For an individual who is homeless and living with a Severe and Persistent Mental Illness (SPMI), wrap-around supports can make all the difference. That is exactly what Wyandot Center’s SOAR (SSI/SSDI Outreach, Access and Recovery) team offers.
“We try to meet all of their needs,” says Annie Kessler, SOAR case manager. “When we meet with them for the first time, we find out everything that is going on and what they need help with.”
Since its creation 12 years ago, Wyandot Center’s SOAR team has helped hundreds of individuals apply for and receive Supplemental Security Income (SSI) or Social Security Disability Insurance (SSDI) benefits. During the 2020-2021 fiscal year, the team received more than 120 referrals from Wyandot Center and other agencies.
The SOAR team helps individuals who are homeless or are at-risk of homelessness who also live with SPMI. The SOAR case managers work alongside an individual’s case manager and other providers on their treatment team to complete the paperwork necessary to apply for SSI/SSDI benefits. The team can also help an individual obtain a presumptive Medicaid card so that they can receive needed medical care while they wait for their claim to be approved.
The work that the SOAR team does can go a long way toward providing needed opportunities.
“If a client doesn’t have any income at the moment, being approved for SSI/SSDI benefits can give them a sense of peace and that feeling of ‘finally, I have some income coming in and I can move toward my next goal,’” says Royal Gatson, SOAR team supervisor.
The benefits can help an individual to secure housing, buy food, pay for needed medical care and allow them to find a part-time job. The SOAR team’s ultimate goal is to provide stability.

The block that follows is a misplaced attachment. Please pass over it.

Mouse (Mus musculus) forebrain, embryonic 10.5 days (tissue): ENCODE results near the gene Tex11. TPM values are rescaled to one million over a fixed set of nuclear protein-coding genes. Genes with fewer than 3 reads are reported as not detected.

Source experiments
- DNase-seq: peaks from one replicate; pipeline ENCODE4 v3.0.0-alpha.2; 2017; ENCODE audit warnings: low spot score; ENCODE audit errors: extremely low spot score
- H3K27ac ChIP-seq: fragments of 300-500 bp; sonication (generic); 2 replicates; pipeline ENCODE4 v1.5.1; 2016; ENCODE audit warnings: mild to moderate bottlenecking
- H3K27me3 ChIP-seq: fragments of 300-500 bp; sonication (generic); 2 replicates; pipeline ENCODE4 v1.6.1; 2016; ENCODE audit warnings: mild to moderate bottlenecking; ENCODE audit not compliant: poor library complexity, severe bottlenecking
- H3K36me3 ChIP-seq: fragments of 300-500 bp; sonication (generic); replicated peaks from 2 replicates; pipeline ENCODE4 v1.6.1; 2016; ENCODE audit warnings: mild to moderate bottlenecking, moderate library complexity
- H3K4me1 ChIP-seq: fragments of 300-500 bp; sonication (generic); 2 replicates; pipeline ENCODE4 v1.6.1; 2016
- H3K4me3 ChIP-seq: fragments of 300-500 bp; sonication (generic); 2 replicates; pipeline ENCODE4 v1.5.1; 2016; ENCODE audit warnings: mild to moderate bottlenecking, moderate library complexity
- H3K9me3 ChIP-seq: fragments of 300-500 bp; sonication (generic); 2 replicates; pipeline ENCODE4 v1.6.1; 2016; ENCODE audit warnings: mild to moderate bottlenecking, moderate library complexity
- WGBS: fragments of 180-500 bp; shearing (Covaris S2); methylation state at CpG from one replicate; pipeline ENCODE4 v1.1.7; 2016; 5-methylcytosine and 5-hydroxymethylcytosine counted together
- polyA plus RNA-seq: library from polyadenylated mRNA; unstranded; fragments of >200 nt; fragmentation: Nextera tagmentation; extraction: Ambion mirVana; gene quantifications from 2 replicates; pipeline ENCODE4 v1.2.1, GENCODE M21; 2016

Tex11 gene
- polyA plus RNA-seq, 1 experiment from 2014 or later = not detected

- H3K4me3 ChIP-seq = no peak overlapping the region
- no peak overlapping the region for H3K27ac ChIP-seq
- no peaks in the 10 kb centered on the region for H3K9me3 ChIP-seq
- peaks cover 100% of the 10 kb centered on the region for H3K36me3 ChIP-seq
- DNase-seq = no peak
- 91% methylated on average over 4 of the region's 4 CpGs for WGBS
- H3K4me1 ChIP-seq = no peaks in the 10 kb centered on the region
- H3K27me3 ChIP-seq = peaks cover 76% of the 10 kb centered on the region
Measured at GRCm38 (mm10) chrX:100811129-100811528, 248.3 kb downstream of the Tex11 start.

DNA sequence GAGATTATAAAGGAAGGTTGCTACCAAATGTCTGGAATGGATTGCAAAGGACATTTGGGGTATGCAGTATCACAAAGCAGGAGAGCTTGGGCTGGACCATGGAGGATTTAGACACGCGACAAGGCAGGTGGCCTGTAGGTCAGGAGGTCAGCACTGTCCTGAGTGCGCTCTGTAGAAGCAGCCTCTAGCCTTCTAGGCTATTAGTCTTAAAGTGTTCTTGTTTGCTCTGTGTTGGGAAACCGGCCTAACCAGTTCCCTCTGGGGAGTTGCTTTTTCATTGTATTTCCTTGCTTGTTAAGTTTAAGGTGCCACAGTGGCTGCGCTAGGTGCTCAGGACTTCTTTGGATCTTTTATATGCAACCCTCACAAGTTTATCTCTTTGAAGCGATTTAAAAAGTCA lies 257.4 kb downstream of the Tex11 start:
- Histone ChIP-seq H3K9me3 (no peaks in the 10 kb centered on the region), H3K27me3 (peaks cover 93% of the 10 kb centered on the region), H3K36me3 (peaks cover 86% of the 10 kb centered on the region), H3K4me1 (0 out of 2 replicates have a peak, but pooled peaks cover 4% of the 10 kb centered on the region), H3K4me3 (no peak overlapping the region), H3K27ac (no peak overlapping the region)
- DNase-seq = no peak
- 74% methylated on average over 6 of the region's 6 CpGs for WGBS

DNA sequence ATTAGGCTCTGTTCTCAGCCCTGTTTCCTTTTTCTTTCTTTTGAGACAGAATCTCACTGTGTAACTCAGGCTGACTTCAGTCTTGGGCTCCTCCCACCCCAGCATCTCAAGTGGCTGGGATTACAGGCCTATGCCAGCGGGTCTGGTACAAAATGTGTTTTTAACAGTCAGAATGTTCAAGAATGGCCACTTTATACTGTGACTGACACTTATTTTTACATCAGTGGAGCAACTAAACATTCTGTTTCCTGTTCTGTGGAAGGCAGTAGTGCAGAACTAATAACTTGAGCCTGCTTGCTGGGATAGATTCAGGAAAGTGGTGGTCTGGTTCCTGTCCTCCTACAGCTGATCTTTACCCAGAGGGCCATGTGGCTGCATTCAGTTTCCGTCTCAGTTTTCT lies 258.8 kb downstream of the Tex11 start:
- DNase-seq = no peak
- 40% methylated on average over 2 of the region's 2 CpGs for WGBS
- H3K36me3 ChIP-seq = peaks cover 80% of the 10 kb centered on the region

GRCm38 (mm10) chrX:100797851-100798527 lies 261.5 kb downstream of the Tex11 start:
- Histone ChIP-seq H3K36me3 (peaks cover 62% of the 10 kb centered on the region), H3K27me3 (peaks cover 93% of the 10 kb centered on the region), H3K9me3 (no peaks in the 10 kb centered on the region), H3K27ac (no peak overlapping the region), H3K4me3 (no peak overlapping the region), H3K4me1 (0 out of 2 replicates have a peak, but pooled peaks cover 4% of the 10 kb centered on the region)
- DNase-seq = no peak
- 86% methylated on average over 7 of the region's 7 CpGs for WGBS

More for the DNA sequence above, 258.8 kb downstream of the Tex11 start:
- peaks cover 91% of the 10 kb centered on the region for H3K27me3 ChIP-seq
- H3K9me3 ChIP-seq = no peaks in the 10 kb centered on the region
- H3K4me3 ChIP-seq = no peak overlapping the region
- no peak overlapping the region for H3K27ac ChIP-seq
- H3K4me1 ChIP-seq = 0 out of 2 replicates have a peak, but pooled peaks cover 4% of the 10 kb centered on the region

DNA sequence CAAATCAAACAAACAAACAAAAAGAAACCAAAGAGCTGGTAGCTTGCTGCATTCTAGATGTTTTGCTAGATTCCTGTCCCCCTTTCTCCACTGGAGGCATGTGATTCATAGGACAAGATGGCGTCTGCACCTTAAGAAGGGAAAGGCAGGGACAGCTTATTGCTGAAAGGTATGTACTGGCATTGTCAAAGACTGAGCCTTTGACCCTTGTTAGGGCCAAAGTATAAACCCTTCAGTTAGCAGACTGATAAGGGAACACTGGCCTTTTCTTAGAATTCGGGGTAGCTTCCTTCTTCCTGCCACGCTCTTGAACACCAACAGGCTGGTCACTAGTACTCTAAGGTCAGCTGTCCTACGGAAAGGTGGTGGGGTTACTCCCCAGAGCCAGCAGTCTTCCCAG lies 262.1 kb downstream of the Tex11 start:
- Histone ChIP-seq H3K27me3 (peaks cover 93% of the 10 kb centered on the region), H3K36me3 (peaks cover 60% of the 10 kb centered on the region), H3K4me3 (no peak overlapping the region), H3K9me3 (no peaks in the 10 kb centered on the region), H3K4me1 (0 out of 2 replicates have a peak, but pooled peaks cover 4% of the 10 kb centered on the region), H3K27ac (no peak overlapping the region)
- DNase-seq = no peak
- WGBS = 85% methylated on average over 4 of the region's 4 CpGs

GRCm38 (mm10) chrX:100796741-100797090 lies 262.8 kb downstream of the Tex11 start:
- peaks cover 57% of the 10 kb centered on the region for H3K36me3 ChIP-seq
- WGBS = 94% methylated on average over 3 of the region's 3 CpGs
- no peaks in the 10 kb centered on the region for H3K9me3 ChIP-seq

“When I see them years later, they are always crying when they see me. It’s tears of joy because it really got them their life back.”
“We want them to find success in their own lives,” says Francoise Borchardt, SOAR case manager. “That includes being successful with handling their own funds, maintaining a part-time job, securing and maintaining housing and staying on track with their mental health treatment. We want them to feel like they’re part of society again.”
In addition to being able to afford the necessities, receiving SSI/SSDI benefits can also create the financial flexibility needed for individuals to begin enjoying hobbies again.
“I’ve heard a few times from clients who say ‘oh, I’m so glad I have this money now because I can start Zumba classes again,’” says Borchardt. “It allows them to have fun things again. They can go to the gym or do cultural activities. They can finally go back to pursuing their hobbies and interests again.”
“We have some clients who have not enjoyed a hobby in a year or two,” Kessler adds. “So having that little bit of extra money to do things again, it means everything to them.”
Gatson says when an individual finds out that they’ve been approved, the reaction is often a combination of happiness and disbelief.
“When I see them years later, they are always crying when they see me,” says Kessler. “It’s tears of joy because it really got them their life back.”